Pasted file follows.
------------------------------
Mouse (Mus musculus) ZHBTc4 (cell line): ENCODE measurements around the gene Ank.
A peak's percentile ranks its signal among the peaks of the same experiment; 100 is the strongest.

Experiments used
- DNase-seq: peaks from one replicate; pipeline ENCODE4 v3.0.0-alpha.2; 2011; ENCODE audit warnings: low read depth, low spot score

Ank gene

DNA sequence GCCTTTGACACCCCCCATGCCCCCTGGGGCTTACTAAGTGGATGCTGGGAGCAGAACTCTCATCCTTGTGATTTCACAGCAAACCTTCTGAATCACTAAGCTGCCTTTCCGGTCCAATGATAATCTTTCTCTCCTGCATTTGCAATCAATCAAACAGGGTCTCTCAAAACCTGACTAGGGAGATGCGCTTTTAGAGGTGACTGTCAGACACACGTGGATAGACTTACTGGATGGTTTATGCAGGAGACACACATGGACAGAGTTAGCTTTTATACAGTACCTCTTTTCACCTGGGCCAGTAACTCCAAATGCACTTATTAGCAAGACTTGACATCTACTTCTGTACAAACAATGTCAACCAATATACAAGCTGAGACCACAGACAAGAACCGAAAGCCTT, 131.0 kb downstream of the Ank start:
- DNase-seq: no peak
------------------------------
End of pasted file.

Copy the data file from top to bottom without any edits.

Mouse (Mus musculus) ZHBTc4 (cell line): ENCODE measurements around the gene Ank.
A peak's percentile ranks its signal among the peaks of the same experiment; 100 is the strongest.

Experiments used
- DNase-seq: peaks from one replicate; pipeline ENCODE4 v3.0.0-alpha.2; 2011; ENCODE audit warnings: low read depth, low spot score

Ank gene

DNA sequence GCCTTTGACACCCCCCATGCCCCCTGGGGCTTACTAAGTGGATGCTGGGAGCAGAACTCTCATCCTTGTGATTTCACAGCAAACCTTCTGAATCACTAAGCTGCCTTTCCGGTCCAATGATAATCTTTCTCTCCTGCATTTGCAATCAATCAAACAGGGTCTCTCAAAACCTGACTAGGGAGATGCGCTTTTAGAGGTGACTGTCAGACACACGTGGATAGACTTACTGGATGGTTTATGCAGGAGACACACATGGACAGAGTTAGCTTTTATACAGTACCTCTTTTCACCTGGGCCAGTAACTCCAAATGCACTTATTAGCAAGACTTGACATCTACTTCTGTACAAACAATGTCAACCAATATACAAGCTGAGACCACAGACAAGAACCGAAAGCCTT, 131.0 kb downstream of the Ank start:
- DNase-seq: no peak